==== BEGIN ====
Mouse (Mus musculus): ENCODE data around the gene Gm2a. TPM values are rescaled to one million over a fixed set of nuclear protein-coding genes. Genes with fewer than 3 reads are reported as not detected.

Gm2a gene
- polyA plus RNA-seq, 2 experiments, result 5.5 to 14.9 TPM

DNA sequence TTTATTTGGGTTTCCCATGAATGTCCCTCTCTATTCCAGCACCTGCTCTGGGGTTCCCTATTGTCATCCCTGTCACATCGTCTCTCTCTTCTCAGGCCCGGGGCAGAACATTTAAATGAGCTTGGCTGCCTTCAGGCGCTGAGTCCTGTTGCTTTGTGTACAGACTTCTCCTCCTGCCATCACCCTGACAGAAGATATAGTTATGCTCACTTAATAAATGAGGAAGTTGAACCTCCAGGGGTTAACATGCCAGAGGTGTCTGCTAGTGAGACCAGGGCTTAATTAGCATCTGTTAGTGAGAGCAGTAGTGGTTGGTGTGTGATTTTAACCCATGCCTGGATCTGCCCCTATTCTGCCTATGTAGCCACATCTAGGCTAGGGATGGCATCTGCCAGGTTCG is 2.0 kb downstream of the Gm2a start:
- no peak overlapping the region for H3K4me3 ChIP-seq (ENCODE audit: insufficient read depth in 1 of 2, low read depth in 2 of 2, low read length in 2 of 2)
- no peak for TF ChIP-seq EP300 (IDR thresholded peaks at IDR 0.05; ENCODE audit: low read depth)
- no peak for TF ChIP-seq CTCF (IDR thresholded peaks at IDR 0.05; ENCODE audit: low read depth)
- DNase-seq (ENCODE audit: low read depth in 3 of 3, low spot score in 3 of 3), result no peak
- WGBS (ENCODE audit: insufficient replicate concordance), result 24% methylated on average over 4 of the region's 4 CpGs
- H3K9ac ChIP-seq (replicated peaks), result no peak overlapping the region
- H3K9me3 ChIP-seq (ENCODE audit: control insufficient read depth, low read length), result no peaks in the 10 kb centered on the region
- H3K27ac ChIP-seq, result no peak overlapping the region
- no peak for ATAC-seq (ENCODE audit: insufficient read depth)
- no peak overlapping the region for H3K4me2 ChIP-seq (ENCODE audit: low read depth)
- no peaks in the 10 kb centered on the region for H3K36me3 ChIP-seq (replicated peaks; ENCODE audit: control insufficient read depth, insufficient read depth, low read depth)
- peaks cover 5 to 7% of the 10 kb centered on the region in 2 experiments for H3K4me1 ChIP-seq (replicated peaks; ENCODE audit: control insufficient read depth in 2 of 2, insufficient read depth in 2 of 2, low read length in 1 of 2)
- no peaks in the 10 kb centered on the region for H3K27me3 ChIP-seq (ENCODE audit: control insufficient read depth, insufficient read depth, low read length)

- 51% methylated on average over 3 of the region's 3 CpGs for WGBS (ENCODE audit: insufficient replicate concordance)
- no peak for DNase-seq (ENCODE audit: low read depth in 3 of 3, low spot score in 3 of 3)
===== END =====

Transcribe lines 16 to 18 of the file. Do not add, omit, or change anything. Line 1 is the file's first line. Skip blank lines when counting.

- peaks cover 5 to 7% of the 10 kb centered on the region in 2 experiments for H3K4me1 ChIP-seq (replicated peaks; ENCODE audit: control insufficient read depth in 2 of 2, insufficient read depth in 2 of 2, low read length in 1 of 2)
- no peaks in the 10 kb centered on the region for H3K27me3 ChIP-seq (ENCODE audit: control insufficient read depth, insufficient read depth, low read length)

- 51% methylated on average over 3 of the region's 3 CpGs for WGBS (ENCODE audit: insufficient replicate concordance)